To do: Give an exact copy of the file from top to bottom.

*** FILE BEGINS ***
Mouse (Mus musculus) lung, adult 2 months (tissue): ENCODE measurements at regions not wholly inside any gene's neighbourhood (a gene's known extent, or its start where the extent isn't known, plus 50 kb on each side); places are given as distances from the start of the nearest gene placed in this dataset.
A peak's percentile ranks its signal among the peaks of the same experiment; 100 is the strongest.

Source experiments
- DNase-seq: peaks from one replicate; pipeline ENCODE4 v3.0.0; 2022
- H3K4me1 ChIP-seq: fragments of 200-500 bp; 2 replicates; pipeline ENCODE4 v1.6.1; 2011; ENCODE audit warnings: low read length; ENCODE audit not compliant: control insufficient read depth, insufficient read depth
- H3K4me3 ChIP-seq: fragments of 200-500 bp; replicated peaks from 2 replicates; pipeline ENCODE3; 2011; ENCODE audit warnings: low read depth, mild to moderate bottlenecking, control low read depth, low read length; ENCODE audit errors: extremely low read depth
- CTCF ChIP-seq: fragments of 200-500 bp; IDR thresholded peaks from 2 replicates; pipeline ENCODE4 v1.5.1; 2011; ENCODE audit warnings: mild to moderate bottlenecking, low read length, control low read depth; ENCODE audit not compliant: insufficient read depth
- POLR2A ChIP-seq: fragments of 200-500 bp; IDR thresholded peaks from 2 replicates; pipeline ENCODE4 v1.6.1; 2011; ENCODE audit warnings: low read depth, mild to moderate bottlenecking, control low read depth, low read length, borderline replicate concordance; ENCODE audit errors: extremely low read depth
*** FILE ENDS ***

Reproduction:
Mouse (Mus musculus) lung, adult 2 months (tissue): ENCODE measurements at regions not wholly inside any gene's neighbourhood (a gene's known extent, or its start where the extent isn't known, plus 50 kb on each side); places are given as distances from the start of the nearest gene placed in this dataset.
A peak's percentile ranks its signal among the peaks of the same experiment; 100 is the strongest.

Source experiments
- DNase-seq: peaks from one replicate; pipeline ENCODE4 v3.0.0; 2022
- H3K4me1 ChIP-seq: fragments of 200-500 bp; 2 replicates; pipeline ENCODE4 v1.6.1; 2011; ENCODE audit warnings: low read length; ENCODE audit not compliant: control insufficient read depth, insufficient read depth
- H3K4me3 ChIP-seq: fragments of 200-500 bp; replicated peaks from 2 replicates; pipeline ENCODE3; 2011; ENCODE audit warnings: low read depth, mild to moderate bottlenecking, control low read depth, low read length; ENCODE audit errors: extremely low read depth
- CTCF ChIP-seq: fragments of 200-500 bp; IDR thresholded peaks from 2 replicates; pipeline ENCODE4 v1.5.1; 2011; ENCODE audit warnings: mild to moderate bottlenecking, low read length, control low read depth; ENCODE audit not compliant: insufficient read depth
- POLR2A ChIP-seq: fragments of 200-500 bp; IDR thresholded peaks from 2 replicates; pipeline ENCODE4 v1.6.1; 2011; ENCODE audit warnings: low read depth, mild to moderate bottlenecking, control low read depth, low read length, borderline replicate concordance; ENCODE audit errors: extremely low read depth